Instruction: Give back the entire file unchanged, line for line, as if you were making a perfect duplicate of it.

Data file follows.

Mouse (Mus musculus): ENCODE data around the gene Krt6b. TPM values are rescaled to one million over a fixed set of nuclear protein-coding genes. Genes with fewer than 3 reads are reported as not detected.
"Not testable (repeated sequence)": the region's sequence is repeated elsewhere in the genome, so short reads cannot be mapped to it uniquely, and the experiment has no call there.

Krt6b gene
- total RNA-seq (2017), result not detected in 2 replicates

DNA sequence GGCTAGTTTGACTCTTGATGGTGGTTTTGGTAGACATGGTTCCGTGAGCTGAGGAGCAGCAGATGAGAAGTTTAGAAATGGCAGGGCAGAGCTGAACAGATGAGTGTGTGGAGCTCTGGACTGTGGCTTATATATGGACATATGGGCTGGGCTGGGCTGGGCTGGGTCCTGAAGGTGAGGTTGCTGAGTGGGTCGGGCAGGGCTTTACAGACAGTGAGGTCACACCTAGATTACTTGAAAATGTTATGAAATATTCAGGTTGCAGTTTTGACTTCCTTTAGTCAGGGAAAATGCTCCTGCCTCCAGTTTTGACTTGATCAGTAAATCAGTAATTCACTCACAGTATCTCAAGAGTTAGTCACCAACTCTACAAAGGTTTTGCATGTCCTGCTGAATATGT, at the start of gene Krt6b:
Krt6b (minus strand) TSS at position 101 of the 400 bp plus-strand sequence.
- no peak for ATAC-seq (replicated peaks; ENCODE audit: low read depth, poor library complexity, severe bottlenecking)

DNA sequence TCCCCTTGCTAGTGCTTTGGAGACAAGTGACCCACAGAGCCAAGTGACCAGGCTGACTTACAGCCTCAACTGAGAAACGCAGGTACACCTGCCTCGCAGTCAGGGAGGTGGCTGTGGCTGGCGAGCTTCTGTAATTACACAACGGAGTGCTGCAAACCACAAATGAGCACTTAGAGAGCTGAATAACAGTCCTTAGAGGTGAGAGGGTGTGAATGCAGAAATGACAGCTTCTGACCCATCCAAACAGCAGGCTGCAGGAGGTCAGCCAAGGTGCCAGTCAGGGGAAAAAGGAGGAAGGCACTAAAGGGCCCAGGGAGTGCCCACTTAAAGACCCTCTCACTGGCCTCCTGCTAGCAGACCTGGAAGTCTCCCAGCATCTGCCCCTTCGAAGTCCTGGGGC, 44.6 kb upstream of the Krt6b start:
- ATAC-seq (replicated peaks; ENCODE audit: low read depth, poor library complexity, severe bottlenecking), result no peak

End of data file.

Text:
Mouse (Mus musculus): ENCODE data around the gene Krt6b. TPM values are rescaled to one million over a fixed set of nuclear protein-coding genes. Genes with fewer than 3 reads are reported as not detected.
"Not testable (repeated sequence)": the region's sequence is repeated elsewhere in the genome, so short reads cannot be mapped to it uniquely, and the experiment has no call there.

Krt6b gene
- total RNA-seq (2017), result not detected in 2 replicates

DNA sequence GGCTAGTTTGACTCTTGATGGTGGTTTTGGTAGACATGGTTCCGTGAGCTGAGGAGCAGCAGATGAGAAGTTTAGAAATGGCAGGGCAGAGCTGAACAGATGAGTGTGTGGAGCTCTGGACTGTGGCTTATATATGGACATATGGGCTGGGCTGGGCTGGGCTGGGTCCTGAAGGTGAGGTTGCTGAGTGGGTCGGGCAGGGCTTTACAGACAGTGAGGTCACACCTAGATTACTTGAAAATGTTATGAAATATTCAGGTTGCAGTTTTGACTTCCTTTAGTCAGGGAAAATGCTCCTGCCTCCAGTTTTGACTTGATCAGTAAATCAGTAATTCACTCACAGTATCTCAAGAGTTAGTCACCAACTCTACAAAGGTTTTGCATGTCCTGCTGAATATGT, at the start of gene Krt6b:
Krt6b (minus strand) TSS at position 101 of the 400 bp plus-strand sequence.
- no peak for ATAC-seq (replicated peaks; ENCODE audit: low read depth, poor library complexity, severe bottlenecking)

DNA sequence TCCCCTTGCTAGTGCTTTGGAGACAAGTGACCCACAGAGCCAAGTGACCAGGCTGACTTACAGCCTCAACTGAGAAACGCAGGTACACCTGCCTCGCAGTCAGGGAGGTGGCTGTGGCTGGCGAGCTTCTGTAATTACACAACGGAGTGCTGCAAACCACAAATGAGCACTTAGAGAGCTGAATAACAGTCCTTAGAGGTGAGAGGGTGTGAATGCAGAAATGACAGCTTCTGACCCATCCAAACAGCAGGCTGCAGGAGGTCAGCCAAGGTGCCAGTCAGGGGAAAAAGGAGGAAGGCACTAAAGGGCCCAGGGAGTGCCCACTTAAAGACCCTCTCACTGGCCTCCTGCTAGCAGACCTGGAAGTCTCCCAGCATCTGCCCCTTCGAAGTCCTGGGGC, 44.6 kb upstream of the Krt6b start:
- ATAC-seq (replicated peaks; ENCODE audit: low read depth, poor library complexity, severe bottlenecking), result no peak